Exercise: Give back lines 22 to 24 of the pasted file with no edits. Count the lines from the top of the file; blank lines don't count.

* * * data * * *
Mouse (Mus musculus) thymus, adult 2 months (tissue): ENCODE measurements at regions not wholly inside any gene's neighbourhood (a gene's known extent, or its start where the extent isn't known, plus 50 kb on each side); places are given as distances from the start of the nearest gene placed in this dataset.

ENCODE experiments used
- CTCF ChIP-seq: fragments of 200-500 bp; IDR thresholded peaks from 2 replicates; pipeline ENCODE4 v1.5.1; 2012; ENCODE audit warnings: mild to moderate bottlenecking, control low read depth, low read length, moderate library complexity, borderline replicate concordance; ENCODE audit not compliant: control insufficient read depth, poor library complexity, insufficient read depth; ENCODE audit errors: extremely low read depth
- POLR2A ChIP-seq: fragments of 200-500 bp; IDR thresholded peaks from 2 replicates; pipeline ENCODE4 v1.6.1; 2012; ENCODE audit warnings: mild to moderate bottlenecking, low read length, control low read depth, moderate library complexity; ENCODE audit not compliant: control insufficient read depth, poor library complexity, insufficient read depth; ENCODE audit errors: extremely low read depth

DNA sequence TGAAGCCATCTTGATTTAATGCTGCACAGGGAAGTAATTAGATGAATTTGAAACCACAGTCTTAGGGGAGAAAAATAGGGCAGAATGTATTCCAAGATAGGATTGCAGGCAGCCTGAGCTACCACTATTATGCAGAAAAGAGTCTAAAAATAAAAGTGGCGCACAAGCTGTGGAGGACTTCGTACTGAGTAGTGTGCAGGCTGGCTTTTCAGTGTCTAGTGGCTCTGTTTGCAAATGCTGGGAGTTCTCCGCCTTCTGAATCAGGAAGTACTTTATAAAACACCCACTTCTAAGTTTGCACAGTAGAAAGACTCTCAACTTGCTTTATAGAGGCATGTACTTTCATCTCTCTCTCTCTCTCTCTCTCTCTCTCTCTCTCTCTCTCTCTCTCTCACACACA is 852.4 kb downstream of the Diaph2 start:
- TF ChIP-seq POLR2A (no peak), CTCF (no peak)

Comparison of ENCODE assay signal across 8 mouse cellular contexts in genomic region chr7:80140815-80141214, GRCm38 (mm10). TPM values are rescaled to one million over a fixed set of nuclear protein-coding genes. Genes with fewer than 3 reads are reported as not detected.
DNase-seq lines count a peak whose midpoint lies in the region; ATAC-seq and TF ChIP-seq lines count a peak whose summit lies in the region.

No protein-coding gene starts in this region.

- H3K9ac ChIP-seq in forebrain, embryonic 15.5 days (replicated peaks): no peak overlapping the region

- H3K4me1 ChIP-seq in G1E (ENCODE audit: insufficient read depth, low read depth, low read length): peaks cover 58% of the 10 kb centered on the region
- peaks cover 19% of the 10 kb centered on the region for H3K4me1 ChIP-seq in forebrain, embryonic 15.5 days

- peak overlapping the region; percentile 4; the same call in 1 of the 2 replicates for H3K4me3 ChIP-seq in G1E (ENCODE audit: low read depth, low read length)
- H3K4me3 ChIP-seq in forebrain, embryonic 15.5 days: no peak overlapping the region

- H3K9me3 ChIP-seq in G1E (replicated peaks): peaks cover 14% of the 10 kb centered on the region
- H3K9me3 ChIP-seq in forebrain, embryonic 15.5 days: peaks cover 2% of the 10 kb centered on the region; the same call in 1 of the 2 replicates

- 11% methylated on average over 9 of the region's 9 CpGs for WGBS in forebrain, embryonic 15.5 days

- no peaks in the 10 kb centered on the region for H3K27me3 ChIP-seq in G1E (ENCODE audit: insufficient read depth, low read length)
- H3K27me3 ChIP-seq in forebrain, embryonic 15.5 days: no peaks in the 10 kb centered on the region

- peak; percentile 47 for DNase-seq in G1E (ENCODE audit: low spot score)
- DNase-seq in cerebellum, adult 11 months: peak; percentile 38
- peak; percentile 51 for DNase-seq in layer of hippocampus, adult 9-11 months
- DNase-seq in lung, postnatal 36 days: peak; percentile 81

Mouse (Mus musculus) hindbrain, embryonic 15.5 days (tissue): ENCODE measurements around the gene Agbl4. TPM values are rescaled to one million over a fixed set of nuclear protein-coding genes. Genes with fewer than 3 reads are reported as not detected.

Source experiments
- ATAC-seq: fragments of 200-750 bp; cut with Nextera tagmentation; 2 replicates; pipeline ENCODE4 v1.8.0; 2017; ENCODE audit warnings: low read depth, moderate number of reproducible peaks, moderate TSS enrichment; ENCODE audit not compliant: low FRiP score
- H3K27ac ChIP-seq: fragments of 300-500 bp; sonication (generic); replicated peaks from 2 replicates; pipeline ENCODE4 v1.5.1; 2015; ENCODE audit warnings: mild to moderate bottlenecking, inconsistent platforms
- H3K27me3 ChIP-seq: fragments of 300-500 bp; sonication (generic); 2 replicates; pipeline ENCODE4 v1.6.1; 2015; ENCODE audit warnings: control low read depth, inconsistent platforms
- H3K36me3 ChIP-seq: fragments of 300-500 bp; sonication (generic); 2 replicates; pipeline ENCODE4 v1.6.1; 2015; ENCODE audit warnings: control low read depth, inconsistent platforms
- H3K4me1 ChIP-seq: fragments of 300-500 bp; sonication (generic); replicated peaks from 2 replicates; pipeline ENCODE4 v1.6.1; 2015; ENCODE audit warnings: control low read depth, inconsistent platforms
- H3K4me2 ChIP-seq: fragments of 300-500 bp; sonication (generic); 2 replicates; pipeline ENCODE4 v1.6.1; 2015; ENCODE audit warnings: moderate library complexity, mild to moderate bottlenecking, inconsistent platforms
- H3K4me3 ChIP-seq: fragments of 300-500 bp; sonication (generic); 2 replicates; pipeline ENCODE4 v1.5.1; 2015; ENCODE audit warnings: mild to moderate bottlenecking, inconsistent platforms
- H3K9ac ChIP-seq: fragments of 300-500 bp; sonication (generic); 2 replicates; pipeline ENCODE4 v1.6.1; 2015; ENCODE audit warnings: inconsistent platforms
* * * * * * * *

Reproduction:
- peak; percentile 51 for DNase-seq in layer of hippocampus, adult 9-11 months
- DNase-seq in lung, postnatal 36 days: peak; percentile 81

Mouse (Mus musculus) hindbrain, embryonic 15.5 days (tissue): ENCODE measurements around the gene Agbl4. TPM values are rescaled to one million over a fixed set of nuclear protein-coding genes. Genes with fewer than 3 reads are reported as not detected.